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story.lead_photo.caption Courtesy Photo Musician Asha Mevlana's 400-square-foot Tiny Amp House will host Trillium Salon Series' first-ever block party celebrating the summer solstice at 6 p.m. today.

The Trillium Salon has come a long way since 2016, when a living room concert involving Artosphere Festival Orchestra members launched the series. The series aims to form new connections between musician and listener by breaking down the perceived barriers of classical performance, and in the years since, has hosted concerts all over Northwest Arkansas with a plethora of musicians, community members, artists and creators involved.

Today, Trillium comes full circle as some of the same musicians who helped originate the series return to Trillium for its first ever Art Block Party.


Trillium Salon Series

Art Block Party

WHEN — 6-10 p.m. today

WHERE — East Seventh Street, from Washington to Willow in South Fayetteville

COST — Free


"I am involved with similar outreach projects including Groupmuse and Classical Revolution, so I'm always seeking to expose classical and beyond to more audiences using nontraditional methods and venues. It's been exciting being able to travel to different cities for musical opportunities," offers musician Carl Larson. Larson is an internationally touring viola player who returns to Northwest Arkansas yearly to participate in the Walton Arts Center's Artosphere Festival Orchestra; he has collaborated with the Trillium Series since its inception.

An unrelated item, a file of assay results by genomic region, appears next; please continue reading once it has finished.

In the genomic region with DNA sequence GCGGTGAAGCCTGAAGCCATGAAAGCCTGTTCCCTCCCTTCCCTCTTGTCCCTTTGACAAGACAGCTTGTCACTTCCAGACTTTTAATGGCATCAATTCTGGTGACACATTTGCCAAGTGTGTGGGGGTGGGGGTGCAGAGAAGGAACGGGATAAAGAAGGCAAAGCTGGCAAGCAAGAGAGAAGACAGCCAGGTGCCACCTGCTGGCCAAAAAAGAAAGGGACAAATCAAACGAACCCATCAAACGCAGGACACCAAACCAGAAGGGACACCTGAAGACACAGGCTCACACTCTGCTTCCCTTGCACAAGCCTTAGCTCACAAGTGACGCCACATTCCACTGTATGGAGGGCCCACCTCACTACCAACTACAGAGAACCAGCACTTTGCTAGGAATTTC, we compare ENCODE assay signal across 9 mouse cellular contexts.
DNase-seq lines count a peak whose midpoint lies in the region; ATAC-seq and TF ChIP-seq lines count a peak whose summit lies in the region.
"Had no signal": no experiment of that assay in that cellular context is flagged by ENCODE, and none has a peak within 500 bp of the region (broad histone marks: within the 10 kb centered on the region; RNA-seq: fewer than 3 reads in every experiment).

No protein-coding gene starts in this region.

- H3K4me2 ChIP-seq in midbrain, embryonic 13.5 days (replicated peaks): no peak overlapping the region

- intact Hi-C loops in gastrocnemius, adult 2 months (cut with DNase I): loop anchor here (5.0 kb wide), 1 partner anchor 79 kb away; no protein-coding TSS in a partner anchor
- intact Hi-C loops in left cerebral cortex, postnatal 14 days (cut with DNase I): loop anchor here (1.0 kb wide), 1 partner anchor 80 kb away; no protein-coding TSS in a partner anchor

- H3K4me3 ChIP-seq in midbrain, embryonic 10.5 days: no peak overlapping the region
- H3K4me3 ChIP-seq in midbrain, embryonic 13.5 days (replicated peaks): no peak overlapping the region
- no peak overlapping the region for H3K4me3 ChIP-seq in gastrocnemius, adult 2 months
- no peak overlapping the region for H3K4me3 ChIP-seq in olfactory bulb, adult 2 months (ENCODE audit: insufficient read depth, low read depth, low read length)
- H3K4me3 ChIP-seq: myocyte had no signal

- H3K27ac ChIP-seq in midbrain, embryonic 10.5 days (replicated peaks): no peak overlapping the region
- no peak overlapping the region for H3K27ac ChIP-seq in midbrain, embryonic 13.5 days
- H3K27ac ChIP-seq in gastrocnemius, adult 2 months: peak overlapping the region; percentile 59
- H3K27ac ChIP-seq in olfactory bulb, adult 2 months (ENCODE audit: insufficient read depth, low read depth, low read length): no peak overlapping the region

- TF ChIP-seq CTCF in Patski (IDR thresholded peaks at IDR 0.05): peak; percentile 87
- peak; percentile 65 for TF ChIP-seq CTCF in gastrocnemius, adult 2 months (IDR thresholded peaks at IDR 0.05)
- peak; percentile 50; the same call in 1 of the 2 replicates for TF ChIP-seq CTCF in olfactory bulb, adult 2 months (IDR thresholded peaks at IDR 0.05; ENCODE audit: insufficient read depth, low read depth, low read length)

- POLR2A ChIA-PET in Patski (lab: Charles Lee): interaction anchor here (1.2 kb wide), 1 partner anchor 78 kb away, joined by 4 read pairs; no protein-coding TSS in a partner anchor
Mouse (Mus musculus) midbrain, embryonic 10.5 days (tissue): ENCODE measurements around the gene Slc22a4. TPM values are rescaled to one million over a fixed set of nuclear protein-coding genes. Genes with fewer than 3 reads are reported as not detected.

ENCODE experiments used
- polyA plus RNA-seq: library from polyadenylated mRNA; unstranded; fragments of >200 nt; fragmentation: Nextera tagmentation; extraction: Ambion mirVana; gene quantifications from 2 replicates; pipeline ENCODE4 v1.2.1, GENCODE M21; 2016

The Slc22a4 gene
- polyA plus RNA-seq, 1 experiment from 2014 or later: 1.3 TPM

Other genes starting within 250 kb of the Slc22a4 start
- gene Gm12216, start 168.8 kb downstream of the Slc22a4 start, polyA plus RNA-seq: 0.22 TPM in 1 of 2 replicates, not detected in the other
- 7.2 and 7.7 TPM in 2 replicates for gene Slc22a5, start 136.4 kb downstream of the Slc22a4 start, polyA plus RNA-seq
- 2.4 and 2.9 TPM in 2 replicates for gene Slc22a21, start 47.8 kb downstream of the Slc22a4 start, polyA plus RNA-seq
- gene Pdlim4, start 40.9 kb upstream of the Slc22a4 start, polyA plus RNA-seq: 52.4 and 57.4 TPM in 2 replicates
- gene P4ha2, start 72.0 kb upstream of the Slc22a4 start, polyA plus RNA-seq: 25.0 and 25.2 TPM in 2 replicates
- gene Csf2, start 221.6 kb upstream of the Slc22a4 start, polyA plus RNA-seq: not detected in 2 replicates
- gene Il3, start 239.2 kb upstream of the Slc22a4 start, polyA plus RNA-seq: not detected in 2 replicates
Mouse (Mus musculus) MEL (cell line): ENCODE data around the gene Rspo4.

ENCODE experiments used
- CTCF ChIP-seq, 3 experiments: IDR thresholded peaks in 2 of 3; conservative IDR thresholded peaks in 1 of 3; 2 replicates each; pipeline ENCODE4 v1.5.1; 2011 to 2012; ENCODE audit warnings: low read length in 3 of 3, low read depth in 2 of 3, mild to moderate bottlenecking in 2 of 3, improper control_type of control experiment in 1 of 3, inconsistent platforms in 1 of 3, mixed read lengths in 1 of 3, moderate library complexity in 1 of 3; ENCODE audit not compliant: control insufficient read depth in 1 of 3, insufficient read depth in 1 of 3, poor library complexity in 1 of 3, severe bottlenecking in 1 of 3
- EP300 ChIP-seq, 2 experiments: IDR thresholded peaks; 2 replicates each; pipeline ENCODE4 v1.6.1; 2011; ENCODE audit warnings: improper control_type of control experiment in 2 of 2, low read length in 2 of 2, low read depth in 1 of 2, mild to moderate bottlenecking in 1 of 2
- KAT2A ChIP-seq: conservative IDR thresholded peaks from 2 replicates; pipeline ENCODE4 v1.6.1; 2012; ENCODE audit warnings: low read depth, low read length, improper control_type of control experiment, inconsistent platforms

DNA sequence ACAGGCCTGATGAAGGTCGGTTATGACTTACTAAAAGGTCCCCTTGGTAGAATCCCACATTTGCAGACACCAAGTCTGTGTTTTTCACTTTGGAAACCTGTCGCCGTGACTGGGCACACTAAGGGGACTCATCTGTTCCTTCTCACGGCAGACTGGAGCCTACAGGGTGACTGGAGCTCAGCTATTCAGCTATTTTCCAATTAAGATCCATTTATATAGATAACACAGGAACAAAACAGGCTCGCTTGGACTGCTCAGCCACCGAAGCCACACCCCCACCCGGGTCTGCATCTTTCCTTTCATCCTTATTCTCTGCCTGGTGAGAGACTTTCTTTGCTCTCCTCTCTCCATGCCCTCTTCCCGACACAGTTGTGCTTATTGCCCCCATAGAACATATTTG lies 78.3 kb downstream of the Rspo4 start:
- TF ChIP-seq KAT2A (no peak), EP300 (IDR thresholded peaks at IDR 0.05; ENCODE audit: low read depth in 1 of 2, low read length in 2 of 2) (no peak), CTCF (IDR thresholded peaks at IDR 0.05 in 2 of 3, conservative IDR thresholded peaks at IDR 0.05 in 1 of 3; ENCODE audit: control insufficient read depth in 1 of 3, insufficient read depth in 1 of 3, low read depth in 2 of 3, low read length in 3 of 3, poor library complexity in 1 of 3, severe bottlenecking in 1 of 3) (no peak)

"I am excited for the community to see what their neighbors are working on as well as introducing visiting musicians and their work to the community," Asha Mevlana enthuses. Mevlana lives in a 400-square-foot tiny house -- dubbed the Tiny Amp House -- on East Seventh Street in south Fayetteville, where the block party will take place.

When Mevlana, a musician herself and the lead violinist for the Trans Siberian Orchestra, moved from New York City to Fayetteville to build her tiny home, she did so with the intention of creating a community for herself. She sought to make her porch a community gathering space as it hosted musicians and artists and anyone else who happens to pop by.

"Especially at this time in the country right now, I think it's so important to break down barriers and realize we are not all that different from each other," Mevlana adds. "Music and art are one way I see to help bring people together. Being exposed to styles other than those that I'm used to gives me a new appreciation of what's out there and what people are creating and bringing into this world."

-- Jocelyn Murphy

NAN What's Up on 06/21/2019

Print Headline: Music, Art Converge For South Fayetteville Block Party


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